Today is the Solemnity of All Saints, or All Saints Day. In honor of this feast day today’s post will feature not one but two saints. Both lived in the same era, and both suffered for the faith. Our first saint is Maximus the Confessor:
Maximus the Confessor (Greek: Μάξιμος ὁ Ὁμολογητής) also known as Maximus the Theologian and Maximus of Constantinople (c. 580 – 13 August 662) was a Christian monk, theologian, and scholar.
In his early life, Maximus was a civil servant, and an aide to the Byzantine Emperor Heraclius. However, he gave up this life in the political sphere to enter into the monastic life. Maximus had studied diverse schools of philosophy, and certainly what was common for his time, the Platonic dialogues, the works of Aristotle, and numerous later Platonic commentators on Aristotle and Plato, like Plotinus, Porphyry, Iamblichus, and Proclus. When one of his friends began espousing the Christological position known as Monothelitism, Maximus was drawn into the controversy, in which he supported an interpretation of the Chalcedonian formula on the basis of which it was asserted that Jesus had both a human and a divine will. Maximus is venerated in both Eastern Christianity and Western Christianity. His Christological positions eventually resulted in the mutilation of his tongue and right hand, after which he was exiled and died on August 13, 662 in Tsageri, Georgia. However, his theology was upheld by the Third Council of Constantinople and he was venerated as a saint soon after his death. He is almost unique among saints in that he has two feast days: the 13th of August and the 21st of January. His title of Confessor means that he suffered for the Christian faith, but was not directly martyred. The Life of the Virgin its only extant copy is in a Georgian translation, commonly is, albeit mistakenly, attributed to him, and is considered to be one of the earliest complete biographies of Mary, the mother of Jesus.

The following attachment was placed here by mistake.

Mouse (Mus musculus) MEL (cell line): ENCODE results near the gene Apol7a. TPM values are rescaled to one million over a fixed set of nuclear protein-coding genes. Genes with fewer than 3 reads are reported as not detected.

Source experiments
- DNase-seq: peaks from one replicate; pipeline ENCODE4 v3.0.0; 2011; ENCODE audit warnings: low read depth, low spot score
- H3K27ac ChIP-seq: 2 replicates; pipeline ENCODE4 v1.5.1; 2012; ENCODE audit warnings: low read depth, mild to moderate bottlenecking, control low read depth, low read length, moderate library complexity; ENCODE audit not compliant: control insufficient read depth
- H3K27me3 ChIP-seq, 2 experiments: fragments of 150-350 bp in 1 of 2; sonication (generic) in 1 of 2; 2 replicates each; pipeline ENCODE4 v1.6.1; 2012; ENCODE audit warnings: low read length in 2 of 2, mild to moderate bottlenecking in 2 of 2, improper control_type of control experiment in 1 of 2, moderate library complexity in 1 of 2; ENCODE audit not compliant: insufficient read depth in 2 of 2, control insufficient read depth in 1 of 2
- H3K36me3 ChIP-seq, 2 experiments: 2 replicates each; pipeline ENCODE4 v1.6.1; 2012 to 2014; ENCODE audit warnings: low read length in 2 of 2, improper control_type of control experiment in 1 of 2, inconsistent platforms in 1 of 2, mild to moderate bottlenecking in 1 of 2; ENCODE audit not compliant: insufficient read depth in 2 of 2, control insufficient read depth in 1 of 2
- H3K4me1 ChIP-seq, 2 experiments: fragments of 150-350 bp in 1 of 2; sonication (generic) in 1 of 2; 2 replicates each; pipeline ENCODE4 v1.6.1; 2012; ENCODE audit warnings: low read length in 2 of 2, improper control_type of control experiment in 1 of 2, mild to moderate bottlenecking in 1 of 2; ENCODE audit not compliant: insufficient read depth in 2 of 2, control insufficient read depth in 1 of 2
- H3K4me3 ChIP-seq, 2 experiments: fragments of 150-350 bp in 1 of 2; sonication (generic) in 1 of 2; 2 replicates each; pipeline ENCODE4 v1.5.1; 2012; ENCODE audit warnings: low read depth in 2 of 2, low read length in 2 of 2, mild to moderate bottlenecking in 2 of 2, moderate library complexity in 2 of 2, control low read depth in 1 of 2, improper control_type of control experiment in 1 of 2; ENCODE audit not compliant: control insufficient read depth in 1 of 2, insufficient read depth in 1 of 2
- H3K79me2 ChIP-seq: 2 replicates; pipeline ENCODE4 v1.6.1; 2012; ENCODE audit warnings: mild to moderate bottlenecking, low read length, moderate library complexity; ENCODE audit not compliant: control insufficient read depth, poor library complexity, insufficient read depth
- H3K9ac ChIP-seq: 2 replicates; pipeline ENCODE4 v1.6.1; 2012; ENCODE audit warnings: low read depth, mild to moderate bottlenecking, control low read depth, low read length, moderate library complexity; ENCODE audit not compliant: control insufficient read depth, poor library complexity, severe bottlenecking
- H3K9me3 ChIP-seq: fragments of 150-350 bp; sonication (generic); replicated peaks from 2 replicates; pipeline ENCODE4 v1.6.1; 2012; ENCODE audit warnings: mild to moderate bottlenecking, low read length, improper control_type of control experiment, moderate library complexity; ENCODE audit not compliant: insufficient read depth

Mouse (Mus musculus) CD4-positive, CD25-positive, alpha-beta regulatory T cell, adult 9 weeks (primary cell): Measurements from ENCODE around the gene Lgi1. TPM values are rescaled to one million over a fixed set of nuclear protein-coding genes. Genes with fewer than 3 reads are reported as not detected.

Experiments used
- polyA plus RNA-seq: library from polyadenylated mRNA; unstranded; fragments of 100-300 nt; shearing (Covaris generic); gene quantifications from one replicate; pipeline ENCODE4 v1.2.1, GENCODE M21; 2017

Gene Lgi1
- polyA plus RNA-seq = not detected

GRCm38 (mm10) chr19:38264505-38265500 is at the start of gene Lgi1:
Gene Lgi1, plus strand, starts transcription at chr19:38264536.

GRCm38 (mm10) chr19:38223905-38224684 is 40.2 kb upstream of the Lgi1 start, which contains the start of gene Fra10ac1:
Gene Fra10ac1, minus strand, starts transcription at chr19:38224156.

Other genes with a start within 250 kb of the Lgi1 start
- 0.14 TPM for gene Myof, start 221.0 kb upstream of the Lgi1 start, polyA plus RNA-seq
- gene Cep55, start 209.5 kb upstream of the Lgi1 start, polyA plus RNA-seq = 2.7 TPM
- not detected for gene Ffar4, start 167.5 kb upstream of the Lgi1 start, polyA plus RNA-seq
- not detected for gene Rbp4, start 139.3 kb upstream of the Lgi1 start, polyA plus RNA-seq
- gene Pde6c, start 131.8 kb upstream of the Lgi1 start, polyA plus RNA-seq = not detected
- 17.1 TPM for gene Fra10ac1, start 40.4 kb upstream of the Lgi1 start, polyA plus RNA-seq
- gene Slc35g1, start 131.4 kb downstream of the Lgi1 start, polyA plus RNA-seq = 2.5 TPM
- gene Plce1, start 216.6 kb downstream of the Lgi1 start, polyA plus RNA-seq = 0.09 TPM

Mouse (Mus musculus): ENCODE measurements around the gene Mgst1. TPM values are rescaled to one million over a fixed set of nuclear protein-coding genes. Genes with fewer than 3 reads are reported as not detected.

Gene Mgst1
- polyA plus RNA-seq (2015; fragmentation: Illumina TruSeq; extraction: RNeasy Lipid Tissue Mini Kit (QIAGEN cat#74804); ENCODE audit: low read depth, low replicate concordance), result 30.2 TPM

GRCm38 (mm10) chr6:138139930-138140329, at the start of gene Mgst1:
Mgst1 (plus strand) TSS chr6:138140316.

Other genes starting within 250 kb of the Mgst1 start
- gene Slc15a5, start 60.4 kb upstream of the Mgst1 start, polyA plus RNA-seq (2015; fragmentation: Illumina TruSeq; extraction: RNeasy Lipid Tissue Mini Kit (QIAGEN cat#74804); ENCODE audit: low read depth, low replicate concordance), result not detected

You can find out more about St. Maximus here, at his wiki.
Our second saint for the day is Pope Martin the First:
Pope Martin I (Latin: Martinus I; died 16 September 655) reigned from 21 July 649 to his death in 655. He was born near Todi, Umbria, in the place now named after him (Pian di San Martino). He succeeded Pope Theodore I on 5 July 649. He was the only pope during the Byzantine Papacy whose election was not approved by a iussio from Constantinople. Martin I was abducted by Emperor Constans II and died at Cherson. He is considered a saint and martyr by the Catholic Church and the Eastern Orthodox Church.
Like Maximus the Confessor, Pope Martin I was targeted by the Byzantine emperor for his denunciation of heresy. Both suffered and died in exile because of their devotion. As we consider the possibility that in the not so distant future we too might have to suffer for the faith, let us keep their examples in mind.
More about his life and trials can be found here, the wiki about him.